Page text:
Internet Domain Name Disputes and Kevin Eng's 2000
Breaking Through the Looking Glass: An Analysis of
Trademark Rights in Domain Names Across Top Level Domains
Most nations have rules, of varying complexity, to deal
with domain disputes. Increasingly those rules are based
on the UDRP, with modification to reflect local circumstances.
Nations that have simply adopted the UDRP for disputes
regarding registrations in their ccTLDs include Antigua
& Barbuda, the Bahamas, Ecuador, Fiji, Guatemala, Laos,
Mexico, Namibia, Niue, Panama, Uganda, the Philippines,
Romania and Venezuela. In July 2001 Singapore's Network
Information Center released proposals for a new UDRP-based
British administrator Nominet
is considering changes to the UK domain name dispute resolution
process. The proposed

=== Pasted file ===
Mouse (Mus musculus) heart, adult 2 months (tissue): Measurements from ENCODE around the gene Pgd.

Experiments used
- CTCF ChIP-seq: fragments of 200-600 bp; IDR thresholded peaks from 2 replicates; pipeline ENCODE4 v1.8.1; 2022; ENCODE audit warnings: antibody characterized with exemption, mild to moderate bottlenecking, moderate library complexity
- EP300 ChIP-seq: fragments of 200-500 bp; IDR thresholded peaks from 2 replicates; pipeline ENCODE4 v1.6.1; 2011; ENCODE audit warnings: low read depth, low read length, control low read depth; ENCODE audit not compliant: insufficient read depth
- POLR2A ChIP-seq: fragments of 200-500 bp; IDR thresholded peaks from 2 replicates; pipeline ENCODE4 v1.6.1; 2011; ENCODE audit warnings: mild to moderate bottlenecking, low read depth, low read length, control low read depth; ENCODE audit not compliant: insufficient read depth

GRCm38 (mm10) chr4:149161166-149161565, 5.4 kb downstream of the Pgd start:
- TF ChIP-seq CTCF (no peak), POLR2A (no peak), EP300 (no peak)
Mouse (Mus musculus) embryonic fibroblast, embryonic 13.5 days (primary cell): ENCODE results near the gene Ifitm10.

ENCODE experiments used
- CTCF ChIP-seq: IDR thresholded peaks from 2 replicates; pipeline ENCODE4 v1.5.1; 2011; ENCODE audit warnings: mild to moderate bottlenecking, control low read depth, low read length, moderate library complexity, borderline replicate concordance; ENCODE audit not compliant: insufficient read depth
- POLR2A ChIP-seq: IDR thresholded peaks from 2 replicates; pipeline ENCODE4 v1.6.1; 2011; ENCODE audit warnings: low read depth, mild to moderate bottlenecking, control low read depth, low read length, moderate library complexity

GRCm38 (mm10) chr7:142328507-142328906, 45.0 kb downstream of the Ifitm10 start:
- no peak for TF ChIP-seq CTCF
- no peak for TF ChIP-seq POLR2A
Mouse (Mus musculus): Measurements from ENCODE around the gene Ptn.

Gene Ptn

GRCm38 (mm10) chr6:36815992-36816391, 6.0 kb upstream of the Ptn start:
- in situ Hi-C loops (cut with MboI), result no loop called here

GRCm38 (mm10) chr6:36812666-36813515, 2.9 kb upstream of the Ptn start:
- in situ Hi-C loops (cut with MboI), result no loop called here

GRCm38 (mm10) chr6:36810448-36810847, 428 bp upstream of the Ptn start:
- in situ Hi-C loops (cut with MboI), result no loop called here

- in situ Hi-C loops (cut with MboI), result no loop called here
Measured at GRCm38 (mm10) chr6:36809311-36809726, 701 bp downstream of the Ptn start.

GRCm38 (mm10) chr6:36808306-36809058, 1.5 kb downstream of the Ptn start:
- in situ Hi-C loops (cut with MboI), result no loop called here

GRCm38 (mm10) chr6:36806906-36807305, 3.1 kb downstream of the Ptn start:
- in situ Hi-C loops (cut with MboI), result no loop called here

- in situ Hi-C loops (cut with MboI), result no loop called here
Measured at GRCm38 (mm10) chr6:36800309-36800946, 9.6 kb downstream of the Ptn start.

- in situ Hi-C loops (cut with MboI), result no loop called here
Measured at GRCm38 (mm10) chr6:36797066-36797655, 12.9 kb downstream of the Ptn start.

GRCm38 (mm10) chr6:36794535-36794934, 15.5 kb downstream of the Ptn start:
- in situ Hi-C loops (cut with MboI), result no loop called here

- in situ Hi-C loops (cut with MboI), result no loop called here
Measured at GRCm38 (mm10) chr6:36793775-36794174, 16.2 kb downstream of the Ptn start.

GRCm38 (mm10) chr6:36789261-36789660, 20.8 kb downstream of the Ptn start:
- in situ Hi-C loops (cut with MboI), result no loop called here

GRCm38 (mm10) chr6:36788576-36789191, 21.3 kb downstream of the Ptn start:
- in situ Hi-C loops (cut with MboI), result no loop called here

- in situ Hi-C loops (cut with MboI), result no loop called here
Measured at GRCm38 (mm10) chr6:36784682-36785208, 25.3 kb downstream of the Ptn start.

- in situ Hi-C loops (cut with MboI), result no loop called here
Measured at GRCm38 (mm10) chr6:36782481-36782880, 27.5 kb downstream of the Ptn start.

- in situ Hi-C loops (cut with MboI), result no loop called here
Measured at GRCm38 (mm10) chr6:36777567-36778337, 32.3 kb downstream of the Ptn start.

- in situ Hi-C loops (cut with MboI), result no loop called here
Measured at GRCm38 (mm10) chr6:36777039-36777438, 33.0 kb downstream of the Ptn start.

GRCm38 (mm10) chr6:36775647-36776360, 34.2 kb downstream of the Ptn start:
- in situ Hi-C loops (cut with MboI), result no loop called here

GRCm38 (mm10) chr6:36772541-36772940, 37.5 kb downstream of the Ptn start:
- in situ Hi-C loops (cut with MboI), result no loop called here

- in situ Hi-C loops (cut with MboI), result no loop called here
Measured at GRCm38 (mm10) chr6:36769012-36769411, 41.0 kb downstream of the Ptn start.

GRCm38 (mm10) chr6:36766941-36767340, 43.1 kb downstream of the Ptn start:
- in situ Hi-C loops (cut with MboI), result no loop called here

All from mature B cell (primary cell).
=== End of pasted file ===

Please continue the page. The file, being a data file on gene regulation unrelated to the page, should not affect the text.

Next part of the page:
rules would feature a two stage process in which the parties
would enter mediation for the two weeks. If unsuccessful,
the case would be referred to an arbitrator.
Australia and auDRP
Disputes regarding 'open' 2LDs in the dot-au space - administered
by auDA - are handled under the au Dispute Resolution
Policy (auDRP). The derivation, shape and implementation
of that policy are discussed
in more detail in the auDA profile on this site.
The policy is based on the UDRP, modified to reflect particular
features of the dot-au regime such as the 'close association'
requirement that inhibits speculative registration and
a secondary market in domain names. It is underpinned
by the contract between registrants and registrars.
The auDRP came into effect on 1 August 2002. So far it
has attracted little criticism (or indeed comment), with
only one ruling as of 30 January 2003 and a handful by
A range of Australian intellectual property (highlighted